Stock markets have started out in a defensive mode this morning with the FTSE 100 falling more than 60 points. Donald Trump is in the headlines once more as his latest executive order signed late on Friday has caused a furore around the globe. However it is unlikely that the weakness seen in the markets is a direct result of this, with a more plausible explanation being some profit taking after strong recent rises.
UK public backlash against Trump
A petition calling on the UK government to cancel Donald Trump’s planned state visit has reached 1 million signatures in a development that could well leave PM Theresa May stuck between a rock and a hard place. The most controversial executive order of the new US president’s first week in office suspends entry of all refugees for 120 days, and blocks entry to the US for up to three months for citizens of seven Muslim-majority countries, causing widespread outrage. The timing of the order - shortly after a meeting with Mrs. May - and the subsequent global outrage poses a potentially major headache for the UK PM as she looks to secure a trade deal with the world’s largest economy. With negotiations centralising on the fact that the UK can act outside the EU imminently, a positive agreement with the US would be significant bargaining chip but Mr. Trump’s conduct threatens to damage the PM’s popularity both at home and abroad. Downing Street has already stressed its position had not changed on the US President’s trip but with the rising levels of opposition Theresa May could soon be placed in a difficult position where she needs to make a call that will leave people unhappy whatever her decision.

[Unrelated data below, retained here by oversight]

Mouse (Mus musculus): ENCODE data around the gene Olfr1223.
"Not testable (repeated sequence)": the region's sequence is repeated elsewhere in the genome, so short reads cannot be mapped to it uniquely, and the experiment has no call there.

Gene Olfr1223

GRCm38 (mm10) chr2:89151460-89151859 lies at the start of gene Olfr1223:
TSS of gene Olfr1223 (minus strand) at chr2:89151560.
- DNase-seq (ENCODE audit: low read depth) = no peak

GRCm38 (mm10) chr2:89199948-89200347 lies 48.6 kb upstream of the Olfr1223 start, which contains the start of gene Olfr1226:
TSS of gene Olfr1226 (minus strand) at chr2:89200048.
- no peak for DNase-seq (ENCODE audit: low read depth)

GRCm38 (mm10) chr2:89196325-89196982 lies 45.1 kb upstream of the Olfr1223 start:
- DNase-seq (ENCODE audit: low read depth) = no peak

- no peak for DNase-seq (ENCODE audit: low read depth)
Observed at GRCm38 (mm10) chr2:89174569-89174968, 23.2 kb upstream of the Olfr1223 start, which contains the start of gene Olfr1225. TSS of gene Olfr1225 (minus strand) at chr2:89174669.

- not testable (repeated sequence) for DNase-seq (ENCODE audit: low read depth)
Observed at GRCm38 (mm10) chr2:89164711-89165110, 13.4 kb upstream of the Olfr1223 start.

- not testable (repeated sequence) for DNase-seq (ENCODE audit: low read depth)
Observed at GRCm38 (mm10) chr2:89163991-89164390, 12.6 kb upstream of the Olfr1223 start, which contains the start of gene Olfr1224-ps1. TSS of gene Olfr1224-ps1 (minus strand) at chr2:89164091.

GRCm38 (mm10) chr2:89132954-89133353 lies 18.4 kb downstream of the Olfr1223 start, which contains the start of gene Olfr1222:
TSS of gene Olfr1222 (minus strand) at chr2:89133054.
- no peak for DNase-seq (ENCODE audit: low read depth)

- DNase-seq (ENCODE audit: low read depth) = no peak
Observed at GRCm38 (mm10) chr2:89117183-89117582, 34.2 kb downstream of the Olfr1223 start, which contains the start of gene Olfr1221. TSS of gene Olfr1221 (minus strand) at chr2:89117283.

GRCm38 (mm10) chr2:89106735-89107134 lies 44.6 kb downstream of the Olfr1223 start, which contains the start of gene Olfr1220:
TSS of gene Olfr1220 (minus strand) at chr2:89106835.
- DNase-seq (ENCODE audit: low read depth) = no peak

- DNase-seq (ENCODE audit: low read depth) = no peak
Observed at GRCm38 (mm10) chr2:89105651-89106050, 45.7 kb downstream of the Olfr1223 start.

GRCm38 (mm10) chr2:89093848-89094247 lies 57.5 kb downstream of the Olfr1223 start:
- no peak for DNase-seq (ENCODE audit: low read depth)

FTSE slides in early trade
Banking stocks are falling this morning and are one of the biggest contributors to the broader decline in the UK’s leading stock index. Barclays and RBS are amongst the biggest fallers and whilst Lloyds is a relative outperformer, it still remains lower by around 1% at the time of writing. Lloyds may be holding up slightly better after the Government has stated that more than 90% of the £20.3bn used to bailout the bank has now been recouped. The announcement was made as the UK Financial Investments said it has sold a further 1% stake in Lloyds, which reduces the taxpayer’s holding to less than 5%. With the majority of stocks on the FTSE 100 in the red, Vodafone stands out as a green shoot with the telecommunications company higher by almost 3% after it announced merger talks were under way with its Indian unit.